Had the failure progressed to a disastrous conclusion an entire city of 1.5 million people, and its industries, would have lost power as each turbine progressively stopped from loss of steam. The repair of the pipe was done for several thousand dollars, but the potential consequence of the failure was in the hundreds of millions of dollars. Had the cost of failure been calculated first, far greater precautions would have been put into place to control the hidden risks inherent in the process.

Preventing the Consequences of Failure

It only takes a few large catastrophes close together in time or many smaller problems occurring regularly to totally destroy an organization’s profitability.

By determining the actual Equipment Criticality and Cost of Failure, you highlight to everyone that many risks to the business previously considered minor are actually high and they require a strong proactive management plan be put into place to address those risks. The frequency of occurrence maybe low but the cost consequences are high so the real risk for the organization is actually high.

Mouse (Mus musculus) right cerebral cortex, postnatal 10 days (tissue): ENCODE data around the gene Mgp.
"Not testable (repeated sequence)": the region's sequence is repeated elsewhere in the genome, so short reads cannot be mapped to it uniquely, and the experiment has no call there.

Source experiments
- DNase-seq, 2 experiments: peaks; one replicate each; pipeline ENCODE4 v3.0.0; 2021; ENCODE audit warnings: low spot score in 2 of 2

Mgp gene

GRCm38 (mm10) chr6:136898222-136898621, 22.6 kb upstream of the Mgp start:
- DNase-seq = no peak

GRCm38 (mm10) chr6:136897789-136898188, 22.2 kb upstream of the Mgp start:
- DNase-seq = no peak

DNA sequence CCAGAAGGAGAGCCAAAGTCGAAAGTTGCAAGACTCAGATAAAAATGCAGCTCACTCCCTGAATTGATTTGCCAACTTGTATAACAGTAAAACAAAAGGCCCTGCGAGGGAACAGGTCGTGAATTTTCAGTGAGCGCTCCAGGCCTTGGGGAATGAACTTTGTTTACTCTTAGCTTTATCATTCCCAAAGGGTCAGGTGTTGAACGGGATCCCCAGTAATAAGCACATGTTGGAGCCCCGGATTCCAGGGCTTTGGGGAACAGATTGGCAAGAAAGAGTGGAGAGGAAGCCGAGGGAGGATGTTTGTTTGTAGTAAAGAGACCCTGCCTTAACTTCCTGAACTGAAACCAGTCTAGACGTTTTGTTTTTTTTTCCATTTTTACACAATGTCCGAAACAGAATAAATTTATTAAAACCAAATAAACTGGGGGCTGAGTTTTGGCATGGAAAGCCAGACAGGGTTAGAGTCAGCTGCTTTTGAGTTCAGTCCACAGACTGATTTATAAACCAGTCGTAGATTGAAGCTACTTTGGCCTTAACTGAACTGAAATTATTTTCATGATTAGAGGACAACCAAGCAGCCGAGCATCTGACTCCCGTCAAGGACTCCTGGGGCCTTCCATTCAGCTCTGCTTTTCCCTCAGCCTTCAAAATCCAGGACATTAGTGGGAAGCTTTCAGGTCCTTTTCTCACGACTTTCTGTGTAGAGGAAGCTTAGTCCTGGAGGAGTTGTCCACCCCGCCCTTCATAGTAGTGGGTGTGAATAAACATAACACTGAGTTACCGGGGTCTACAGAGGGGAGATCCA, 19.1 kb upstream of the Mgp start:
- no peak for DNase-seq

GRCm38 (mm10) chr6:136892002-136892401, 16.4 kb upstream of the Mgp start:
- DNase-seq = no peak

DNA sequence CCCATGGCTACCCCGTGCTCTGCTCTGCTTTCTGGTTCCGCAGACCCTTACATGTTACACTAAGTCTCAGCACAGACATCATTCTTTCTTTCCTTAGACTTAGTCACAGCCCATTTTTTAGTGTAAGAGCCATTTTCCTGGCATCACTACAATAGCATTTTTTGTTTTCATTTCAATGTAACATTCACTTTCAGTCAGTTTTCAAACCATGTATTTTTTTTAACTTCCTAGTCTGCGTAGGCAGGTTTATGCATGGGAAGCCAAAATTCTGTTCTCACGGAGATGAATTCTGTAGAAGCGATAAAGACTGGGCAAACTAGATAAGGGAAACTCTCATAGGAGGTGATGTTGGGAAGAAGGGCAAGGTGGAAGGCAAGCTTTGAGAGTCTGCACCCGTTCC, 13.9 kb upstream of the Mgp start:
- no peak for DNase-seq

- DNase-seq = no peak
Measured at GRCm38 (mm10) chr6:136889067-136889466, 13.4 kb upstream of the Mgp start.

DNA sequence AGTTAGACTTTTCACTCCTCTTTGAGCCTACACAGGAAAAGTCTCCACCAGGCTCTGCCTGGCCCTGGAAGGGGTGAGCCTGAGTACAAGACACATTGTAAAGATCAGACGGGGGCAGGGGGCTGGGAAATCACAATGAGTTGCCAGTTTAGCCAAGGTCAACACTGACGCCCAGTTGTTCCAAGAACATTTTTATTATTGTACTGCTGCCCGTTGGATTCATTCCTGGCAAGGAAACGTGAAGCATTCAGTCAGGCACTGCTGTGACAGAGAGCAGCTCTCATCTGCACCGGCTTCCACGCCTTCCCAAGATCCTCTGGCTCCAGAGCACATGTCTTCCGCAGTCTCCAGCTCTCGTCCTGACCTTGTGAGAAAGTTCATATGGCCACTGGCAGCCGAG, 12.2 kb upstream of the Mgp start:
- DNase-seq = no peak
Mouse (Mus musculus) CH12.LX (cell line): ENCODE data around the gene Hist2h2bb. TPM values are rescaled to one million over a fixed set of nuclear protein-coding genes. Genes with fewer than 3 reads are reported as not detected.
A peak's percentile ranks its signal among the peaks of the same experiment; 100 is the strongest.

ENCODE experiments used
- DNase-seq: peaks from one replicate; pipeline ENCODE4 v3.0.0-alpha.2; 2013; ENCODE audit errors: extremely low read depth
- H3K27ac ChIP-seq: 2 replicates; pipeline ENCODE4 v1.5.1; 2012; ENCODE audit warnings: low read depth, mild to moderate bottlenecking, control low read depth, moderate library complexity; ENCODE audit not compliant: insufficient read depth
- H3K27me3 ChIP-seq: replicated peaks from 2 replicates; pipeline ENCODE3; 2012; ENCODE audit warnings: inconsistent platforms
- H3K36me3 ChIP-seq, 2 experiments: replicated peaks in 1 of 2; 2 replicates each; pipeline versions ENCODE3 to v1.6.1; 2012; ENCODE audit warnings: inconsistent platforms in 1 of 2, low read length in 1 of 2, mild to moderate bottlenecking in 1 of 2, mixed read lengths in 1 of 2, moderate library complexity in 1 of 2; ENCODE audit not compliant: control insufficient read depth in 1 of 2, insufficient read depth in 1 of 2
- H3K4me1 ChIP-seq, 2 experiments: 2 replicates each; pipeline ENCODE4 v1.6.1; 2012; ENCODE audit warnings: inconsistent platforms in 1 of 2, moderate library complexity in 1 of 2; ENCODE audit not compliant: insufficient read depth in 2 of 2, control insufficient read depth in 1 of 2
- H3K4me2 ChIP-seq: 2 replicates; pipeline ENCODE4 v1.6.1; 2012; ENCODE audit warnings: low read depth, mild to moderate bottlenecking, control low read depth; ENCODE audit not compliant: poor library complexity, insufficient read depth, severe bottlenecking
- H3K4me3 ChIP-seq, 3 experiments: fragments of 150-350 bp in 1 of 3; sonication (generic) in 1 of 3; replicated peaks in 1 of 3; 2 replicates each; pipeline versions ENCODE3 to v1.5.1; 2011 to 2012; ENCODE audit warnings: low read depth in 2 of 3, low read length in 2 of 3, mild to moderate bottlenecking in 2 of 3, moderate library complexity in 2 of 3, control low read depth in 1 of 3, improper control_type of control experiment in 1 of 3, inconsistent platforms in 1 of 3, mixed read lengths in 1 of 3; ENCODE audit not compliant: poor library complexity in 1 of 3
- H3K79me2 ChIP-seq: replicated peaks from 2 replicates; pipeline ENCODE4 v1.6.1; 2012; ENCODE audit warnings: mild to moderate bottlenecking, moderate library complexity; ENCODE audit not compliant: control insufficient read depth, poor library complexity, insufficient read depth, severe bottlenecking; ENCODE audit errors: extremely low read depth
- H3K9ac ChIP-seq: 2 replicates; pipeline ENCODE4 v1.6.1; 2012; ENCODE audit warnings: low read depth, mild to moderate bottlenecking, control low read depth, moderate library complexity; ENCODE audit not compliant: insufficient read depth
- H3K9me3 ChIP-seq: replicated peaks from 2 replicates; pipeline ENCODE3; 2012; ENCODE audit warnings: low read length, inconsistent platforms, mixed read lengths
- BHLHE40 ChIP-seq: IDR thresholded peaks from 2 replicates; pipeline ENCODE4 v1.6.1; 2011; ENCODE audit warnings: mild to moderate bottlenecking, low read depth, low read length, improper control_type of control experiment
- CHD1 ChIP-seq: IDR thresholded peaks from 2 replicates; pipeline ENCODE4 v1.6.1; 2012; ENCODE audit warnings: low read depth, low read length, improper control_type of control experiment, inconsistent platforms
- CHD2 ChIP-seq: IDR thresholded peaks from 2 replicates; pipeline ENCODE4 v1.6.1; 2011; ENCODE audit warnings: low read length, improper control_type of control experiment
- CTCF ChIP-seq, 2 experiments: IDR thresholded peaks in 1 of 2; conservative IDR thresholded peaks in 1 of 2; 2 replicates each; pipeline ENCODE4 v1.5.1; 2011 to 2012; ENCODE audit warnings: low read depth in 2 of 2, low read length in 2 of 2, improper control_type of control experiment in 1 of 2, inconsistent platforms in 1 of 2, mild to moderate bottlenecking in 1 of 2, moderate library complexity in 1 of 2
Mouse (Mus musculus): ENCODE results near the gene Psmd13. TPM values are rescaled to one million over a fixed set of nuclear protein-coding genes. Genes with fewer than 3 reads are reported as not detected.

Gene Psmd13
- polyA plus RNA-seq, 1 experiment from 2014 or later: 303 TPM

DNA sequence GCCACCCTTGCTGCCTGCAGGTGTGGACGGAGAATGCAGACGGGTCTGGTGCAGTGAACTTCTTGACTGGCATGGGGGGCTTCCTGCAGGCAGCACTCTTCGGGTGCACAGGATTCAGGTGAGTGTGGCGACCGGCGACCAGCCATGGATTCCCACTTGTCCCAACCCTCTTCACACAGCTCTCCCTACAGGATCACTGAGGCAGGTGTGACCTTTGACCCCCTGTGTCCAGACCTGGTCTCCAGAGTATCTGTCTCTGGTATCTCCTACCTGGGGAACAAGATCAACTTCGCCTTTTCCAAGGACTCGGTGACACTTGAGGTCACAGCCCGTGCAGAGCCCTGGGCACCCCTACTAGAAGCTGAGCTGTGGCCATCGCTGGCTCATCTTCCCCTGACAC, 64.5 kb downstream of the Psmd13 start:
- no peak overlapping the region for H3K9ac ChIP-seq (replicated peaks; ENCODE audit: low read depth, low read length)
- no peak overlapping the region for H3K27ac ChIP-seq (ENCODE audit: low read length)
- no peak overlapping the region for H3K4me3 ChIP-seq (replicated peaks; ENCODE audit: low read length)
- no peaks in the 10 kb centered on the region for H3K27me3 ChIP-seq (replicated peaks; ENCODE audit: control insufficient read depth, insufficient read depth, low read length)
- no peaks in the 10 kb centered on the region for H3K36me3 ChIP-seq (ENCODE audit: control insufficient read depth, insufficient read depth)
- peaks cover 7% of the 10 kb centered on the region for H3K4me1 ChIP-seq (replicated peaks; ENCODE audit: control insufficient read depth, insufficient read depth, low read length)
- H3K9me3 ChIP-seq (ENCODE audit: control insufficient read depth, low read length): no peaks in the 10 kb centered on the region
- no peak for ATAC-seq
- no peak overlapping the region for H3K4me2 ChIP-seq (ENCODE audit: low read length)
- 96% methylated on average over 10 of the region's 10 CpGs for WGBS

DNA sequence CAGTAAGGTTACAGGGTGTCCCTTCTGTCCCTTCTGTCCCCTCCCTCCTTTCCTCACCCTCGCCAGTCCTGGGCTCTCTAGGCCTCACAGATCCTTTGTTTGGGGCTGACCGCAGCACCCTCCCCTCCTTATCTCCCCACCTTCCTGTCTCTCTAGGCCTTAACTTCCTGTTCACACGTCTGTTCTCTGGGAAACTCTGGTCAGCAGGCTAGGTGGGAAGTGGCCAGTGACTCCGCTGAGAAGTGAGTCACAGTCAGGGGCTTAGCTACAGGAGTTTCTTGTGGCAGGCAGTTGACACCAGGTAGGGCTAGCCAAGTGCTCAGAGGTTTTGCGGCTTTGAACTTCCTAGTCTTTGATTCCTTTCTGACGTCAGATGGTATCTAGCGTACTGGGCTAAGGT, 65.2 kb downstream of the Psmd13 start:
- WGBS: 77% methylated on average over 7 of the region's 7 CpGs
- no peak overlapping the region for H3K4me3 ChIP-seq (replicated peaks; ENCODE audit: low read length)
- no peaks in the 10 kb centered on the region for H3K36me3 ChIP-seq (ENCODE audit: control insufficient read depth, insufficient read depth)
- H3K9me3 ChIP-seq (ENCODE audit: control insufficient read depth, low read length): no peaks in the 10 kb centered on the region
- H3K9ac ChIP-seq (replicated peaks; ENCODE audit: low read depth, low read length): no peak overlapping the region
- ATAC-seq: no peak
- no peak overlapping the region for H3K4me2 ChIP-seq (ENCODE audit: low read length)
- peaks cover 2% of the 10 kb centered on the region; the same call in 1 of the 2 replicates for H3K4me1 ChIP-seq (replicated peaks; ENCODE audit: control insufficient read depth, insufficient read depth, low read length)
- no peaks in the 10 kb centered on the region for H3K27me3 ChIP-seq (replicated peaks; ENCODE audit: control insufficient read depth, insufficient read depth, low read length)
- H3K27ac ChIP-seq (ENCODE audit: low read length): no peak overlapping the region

Calculating the cost of failure provides a means to rate the consequences of decisions and failure incidents using actual dollars. The cost outcomes can be clearly and truly identified. Those that are unfavorable can be analyzed and modified to reduce the risk. This means some methodology can be used to analyze its consequences and associated costs before a decision is made.

RCM (Reliability Centered Maintenance) and FMEA (Failure Modes Effects Analysis are great processes to help understand process and equipment failures. They also are used to develop maintenance strategies to prevent the failure from occurring. Equipment or Asset Criticality are also tools to help determine which processes or equipment should be considered first.

Calculating the cost of a failure is an important step for everyone to understand the total picture. It can be used to help make better decisions in any situation where understanding the right financial consequences are critical to its success.

Conclusion

Identifying total defect and failure cost shows how vast amounts of money are wasted throughout an organization when a failure happens. The bigger the failure, or the more often one happens; the more resources and money are lost. The profits that could have been made are gone, wasted, and they can never be recouped.